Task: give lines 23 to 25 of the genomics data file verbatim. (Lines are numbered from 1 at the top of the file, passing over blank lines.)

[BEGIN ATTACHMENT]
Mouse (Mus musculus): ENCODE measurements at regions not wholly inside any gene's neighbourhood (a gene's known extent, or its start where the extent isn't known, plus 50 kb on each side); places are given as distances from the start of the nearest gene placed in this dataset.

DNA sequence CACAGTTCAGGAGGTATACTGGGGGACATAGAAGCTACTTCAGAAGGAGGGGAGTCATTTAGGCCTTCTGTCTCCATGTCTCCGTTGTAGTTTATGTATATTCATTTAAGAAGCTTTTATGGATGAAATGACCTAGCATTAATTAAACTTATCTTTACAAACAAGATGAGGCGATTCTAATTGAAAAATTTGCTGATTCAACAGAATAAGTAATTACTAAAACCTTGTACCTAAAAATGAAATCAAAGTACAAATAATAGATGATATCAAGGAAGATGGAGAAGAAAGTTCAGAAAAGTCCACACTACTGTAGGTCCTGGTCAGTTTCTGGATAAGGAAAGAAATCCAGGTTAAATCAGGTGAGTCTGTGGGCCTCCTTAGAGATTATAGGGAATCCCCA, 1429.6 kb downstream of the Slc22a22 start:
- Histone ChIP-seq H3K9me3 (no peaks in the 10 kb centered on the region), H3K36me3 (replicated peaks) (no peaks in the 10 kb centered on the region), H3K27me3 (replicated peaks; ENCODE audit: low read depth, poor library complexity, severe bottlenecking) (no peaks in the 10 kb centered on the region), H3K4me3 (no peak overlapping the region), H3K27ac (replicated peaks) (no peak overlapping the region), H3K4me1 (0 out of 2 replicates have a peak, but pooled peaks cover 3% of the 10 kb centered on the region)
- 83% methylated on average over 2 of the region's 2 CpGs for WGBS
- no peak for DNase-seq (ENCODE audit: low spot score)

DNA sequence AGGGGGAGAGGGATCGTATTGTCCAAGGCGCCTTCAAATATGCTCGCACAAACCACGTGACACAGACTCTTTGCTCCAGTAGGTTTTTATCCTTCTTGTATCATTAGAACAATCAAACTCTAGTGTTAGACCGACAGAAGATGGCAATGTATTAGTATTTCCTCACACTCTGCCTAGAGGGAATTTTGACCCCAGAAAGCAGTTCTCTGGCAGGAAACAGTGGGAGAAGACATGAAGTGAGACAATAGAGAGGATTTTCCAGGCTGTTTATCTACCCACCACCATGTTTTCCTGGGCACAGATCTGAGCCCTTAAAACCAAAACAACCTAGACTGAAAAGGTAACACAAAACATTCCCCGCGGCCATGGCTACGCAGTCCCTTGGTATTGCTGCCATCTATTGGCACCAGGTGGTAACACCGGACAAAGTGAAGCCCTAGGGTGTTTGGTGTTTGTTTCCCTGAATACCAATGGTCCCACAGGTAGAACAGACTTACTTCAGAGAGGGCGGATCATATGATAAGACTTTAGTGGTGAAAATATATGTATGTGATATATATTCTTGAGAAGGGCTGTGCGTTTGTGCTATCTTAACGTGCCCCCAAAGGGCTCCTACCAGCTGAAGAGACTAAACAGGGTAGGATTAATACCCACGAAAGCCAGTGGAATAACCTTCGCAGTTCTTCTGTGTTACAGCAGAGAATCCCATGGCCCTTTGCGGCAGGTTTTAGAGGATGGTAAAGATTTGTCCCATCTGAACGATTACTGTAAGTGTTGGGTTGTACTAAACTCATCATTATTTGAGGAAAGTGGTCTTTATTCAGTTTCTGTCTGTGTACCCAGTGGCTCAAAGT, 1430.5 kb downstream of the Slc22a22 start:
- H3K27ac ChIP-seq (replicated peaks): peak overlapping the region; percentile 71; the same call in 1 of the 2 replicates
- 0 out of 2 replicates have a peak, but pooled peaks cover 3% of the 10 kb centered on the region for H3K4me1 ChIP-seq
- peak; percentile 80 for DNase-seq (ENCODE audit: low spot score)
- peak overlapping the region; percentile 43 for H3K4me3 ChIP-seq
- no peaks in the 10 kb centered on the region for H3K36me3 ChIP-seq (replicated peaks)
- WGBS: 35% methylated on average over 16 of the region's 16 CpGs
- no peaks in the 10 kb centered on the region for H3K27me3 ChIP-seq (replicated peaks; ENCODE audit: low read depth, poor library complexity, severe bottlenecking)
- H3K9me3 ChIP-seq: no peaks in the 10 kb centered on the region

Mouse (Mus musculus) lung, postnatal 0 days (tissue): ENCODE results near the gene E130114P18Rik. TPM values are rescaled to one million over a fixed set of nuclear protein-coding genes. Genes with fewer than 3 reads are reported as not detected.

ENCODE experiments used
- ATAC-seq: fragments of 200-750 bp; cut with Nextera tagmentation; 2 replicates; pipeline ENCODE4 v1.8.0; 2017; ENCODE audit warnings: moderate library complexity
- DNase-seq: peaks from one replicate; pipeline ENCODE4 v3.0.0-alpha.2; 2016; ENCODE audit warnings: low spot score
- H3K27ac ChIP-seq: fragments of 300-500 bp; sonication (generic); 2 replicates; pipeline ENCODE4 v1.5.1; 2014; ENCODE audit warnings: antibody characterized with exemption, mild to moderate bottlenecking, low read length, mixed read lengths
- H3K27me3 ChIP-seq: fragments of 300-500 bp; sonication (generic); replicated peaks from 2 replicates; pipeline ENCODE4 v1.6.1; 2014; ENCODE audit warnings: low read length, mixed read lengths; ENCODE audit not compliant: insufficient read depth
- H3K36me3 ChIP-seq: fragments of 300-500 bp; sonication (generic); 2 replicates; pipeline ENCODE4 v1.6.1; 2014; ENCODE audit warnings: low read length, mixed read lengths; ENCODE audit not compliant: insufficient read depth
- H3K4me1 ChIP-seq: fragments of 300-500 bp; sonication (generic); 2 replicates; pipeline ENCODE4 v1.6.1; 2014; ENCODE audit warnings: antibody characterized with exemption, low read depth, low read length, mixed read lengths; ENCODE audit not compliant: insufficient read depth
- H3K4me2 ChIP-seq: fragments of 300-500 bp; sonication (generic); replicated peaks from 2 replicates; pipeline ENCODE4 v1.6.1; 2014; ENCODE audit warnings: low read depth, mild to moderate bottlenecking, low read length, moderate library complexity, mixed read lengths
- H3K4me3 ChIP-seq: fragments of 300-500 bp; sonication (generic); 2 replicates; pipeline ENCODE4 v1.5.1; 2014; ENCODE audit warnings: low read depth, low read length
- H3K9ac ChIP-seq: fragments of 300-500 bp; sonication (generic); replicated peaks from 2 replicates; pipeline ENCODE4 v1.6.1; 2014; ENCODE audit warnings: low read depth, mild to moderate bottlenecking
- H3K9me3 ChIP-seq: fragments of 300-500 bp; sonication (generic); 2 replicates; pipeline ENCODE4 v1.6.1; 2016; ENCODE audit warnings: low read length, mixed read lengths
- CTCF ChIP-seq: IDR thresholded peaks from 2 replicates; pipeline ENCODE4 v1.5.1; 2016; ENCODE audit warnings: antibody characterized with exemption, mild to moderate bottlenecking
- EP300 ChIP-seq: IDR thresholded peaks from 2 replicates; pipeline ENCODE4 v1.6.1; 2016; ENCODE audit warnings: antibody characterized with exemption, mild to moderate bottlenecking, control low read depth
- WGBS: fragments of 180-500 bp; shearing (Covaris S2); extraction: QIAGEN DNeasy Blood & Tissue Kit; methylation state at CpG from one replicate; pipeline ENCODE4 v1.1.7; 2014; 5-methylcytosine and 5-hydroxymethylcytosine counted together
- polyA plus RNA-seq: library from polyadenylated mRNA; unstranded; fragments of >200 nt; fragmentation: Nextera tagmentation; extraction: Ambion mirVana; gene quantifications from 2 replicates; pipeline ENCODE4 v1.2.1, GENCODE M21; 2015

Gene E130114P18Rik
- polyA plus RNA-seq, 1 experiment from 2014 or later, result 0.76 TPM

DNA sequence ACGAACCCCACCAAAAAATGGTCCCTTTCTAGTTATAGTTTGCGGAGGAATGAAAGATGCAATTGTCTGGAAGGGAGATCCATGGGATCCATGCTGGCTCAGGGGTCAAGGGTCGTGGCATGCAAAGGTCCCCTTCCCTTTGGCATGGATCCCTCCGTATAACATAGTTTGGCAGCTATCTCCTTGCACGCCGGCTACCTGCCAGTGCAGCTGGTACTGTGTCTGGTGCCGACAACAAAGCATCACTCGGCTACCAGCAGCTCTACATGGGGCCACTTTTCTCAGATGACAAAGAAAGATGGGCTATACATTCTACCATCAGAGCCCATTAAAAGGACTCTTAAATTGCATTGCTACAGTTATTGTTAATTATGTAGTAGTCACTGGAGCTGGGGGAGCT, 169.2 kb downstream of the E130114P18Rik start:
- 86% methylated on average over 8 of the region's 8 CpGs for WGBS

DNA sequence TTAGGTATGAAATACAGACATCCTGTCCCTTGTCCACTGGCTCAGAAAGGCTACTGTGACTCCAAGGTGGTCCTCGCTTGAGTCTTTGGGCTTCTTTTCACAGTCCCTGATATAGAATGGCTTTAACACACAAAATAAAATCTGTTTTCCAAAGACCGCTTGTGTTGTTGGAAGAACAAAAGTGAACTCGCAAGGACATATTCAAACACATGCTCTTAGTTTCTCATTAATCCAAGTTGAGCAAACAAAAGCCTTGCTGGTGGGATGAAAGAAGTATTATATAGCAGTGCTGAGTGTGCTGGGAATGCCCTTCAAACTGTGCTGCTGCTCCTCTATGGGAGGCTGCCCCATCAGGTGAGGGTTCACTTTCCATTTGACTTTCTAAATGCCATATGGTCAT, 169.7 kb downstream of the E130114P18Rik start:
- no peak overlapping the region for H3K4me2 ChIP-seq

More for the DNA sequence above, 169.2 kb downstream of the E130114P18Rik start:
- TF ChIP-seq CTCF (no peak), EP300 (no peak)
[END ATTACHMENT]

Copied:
- H3K4me2 ChIP-seq: fragments of 300-500 bp; sonication (generic); replicated peaks from 2 replicates; pipeline ENCODE4 v1.6.1; 2014; ENCODE audit warnings: low read depth, mild to moderate bottlenecking, low read length, moderate library complexity, mixed read lengths
- H3K4me3 ChIP-seq: fragments of 300-500 bp; sonication (generic); 2 replicates; pipeline ENCODE4 v1.5.1; 2014; ENCODE audit warnings: low read depth, low read length
- H3K9ac ChIP-seq: fragments of 300-500 bp; sonication (generic); replicated peaks from 2 replicates; pipeline ENCODE4 v1.6.1; 2014; ENCODE audit warnings: low read depth, mild to moderate bottlenecking